El Nino

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El Nino

We live on an incredibly large planet. Even broader than the size of the planet are the amount of changes and relationships between humans, animals, environment, weather, and the effects of each. Many times with busy schedules and modern lifestyles we forget the interaction that goes on between any number of concepts or ideas. We fail to realize that a specific weather occurrence in the Pacific Ocean can have an effect on every day life in the United States. El Nino is one of the largest scientific phenomenons that scientists have ever explored. The main concepts of El Nino are very simple and there are many variations, causes, affects, and relationships to study.

The main idea behind El Nino is that the wind changes direction across the Pacific Ocean. In a non El Nino year (normal), the trade winds blow from east to west across the ocean, from North and South America towards the tropical regions of the Pacific Ocean. In an El Nino year, the trade winds change direction and blow from Asia and the tropical Pacific towards North and South America (NOAA B, 2004). The changes in these winds, commonly called Southern Oscillation winds because the majority of activity happens in the southern parts of the Pacific, produce many other changes. In the final analysis, the winds are the root of this scheme. John Daly (2004) discussed how the winds produce major changes in the temperature of the ocean water. This is the second main concept of El Nino. In normal years, when the wind blows from east to west, the temperature at “Sea Surface” is about 8 degrees cooler in the west than in the east. During El Nino, the winds blow a certain amount of water towards the west, thus piling it up and making its depth approximately one half meter deeper. Because of the loss of water at either coast, the deeper ocean water rises to replace what is gone. The deeper/cooler water is the source of many incomes in North and South America; however, in an El Nino year, the warmer water sits on top of the ocean, which creates many tribulations relating to both income and weather. The last main point of El Nino is the weather that follows due to the changes in water temperature. Precipitation follows the warmer water, whichever direction it flows. During the normal wind patterns the rainfall in the southern Pacific islands is consistent and creates their tropical identity. Whe...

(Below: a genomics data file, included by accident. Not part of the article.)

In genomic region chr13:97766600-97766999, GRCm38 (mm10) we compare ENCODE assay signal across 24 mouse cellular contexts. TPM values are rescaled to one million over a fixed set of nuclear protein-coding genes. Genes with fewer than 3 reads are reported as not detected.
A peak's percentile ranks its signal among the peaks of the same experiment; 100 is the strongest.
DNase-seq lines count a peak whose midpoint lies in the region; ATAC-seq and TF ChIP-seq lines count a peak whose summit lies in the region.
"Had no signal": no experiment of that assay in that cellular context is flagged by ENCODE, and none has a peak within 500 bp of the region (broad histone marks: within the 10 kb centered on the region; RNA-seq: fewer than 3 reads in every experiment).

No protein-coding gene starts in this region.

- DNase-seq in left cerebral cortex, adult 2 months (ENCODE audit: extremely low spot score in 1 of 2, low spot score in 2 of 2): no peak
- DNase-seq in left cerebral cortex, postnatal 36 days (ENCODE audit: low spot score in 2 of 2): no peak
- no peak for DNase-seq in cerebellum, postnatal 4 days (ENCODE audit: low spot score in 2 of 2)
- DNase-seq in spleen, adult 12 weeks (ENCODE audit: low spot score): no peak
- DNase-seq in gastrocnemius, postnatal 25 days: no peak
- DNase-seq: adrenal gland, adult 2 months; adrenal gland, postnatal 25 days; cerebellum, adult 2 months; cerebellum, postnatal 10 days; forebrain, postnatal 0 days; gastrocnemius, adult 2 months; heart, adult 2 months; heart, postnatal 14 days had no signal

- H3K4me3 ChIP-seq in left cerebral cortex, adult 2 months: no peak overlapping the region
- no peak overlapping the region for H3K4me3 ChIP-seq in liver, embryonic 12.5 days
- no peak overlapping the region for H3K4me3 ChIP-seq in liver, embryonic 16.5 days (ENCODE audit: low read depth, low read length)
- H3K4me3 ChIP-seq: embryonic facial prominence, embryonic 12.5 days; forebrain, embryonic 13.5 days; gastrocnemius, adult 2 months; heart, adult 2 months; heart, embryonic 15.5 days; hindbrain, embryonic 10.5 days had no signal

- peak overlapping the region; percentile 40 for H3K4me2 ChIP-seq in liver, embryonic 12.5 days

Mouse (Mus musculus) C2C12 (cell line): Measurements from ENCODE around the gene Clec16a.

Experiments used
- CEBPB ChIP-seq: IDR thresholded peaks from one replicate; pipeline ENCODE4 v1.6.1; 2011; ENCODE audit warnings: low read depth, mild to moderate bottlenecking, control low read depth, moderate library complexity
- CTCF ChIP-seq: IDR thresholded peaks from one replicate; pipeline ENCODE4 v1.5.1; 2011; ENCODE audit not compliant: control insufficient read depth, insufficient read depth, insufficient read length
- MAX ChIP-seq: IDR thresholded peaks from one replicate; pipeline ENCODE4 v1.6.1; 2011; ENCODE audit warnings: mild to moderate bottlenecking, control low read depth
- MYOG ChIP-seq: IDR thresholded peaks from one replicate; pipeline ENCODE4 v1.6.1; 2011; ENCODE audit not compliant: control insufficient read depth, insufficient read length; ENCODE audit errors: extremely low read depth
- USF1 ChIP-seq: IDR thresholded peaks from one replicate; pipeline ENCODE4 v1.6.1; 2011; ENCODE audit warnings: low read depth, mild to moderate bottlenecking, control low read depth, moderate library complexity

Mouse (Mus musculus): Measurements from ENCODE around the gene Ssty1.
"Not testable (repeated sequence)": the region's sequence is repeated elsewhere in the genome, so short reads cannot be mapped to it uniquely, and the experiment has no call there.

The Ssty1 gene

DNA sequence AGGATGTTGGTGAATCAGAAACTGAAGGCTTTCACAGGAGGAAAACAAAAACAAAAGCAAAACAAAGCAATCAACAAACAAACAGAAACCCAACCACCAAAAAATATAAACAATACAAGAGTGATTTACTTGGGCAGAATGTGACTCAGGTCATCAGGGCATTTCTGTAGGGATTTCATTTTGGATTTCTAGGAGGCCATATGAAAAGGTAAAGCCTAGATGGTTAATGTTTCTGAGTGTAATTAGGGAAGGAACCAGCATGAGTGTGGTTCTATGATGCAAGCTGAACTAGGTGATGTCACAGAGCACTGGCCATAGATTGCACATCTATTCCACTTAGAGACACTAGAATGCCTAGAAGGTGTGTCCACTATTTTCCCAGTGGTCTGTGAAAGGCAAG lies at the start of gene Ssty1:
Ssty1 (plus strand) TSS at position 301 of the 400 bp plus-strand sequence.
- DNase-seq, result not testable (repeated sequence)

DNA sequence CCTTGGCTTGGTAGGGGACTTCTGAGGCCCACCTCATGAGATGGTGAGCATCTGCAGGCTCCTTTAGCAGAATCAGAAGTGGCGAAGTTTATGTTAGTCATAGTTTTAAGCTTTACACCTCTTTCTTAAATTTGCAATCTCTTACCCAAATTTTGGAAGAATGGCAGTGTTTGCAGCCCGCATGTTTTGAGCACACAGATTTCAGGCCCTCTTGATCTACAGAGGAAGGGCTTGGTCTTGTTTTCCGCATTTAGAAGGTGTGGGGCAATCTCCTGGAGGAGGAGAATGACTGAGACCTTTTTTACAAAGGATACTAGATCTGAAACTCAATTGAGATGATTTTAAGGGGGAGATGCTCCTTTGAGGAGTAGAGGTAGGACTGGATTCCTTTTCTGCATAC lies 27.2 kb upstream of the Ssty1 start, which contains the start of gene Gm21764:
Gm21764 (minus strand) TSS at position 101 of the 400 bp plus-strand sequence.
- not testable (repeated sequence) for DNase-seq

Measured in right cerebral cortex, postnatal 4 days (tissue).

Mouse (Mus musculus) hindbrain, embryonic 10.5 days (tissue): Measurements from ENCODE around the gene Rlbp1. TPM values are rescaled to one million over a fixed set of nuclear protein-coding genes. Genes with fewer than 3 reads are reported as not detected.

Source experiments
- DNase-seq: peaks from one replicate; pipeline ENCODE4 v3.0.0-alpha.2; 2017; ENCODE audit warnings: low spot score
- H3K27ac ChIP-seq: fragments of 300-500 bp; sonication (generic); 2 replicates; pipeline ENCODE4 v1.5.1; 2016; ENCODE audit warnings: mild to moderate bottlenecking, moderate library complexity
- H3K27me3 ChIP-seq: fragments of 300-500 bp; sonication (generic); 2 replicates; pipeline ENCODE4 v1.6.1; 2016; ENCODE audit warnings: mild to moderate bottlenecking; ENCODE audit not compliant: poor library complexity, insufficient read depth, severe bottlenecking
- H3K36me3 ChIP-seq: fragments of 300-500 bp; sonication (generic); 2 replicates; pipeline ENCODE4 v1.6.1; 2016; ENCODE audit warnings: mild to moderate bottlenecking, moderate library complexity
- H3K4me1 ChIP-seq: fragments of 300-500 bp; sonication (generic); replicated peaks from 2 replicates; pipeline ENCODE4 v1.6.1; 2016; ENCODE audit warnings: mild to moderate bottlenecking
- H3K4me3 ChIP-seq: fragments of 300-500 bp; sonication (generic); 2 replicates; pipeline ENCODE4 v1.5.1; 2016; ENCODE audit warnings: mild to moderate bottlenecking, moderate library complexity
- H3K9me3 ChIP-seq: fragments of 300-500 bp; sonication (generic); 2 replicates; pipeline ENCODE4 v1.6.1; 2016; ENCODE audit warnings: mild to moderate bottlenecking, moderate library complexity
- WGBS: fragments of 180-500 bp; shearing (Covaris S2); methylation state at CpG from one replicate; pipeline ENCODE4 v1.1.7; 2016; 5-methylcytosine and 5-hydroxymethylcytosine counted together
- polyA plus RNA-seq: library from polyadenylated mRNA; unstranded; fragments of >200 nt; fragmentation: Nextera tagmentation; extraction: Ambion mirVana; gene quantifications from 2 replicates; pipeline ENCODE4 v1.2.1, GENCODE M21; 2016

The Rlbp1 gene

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National Oceanic and Atmospheric Administration (NOAA). Washington D.C. Last updated April 22, 2004. http://www.pmel.noaa.gov/tao/elnino/el-nino-story.html. (A)

National Oceanic and Atmospheric Administration(NOAA). Washington D.C. Last updated April 22, 2004. http://www.pmel.noaa.gov/tao/elnino/faq.html#what. (B)

National Oceanic and Atmospheric Administration (NOAA). Washington D.C. Last updated April 22, 2004. http://www.pmel.noaa.gov/tao/elnino/impacts.html. (C)

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Williams, Jack. USA Today. “Scientists Gather Information on El Nino Impact in Antarctica.” January 8, 2003.
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